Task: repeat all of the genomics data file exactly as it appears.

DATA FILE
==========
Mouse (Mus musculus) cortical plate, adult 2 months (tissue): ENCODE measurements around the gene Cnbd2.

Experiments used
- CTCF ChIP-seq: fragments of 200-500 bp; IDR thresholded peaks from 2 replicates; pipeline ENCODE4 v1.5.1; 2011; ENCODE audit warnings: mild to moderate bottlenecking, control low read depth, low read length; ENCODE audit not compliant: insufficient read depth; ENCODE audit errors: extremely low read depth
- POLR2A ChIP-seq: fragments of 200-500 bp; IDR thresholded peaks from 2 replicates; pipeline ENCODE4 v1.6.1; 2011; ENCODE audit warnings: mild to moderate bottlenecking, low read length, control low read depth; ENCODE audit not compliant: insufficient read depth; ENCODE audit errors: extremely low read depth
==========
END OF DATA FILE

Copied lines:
Mouse (Mus musculus) cortical plate, adult 2 months (tissue): ENCODE measurements around the gene Cnbd2.

Experiments used
- CTCF ChIP-seq: fragments of 200-500 bp; IDR thresholded peaks from 2 replicates; pipeline ENCODE4 v1.5.1; 2011; ENCODE audit warnings: mild to moderate bottlenecking, control low read depth, low read length; ENCODE audit not compliant: insufficient read depth; ENCODE audit errors: extremely low read depth
- POLR2A ChIP-seq: fragments of 200-500 bp; IDR thresholded peaks from 2 replicates; pipeline ENCODE4 v1.6.1; 2011; ENCODE audit warnings: mild to moderate bottlenecking, low read length, control low read depth; ENCODE audit not compliant: insufficient read depth; ENCODE audit errors: extremely low read depth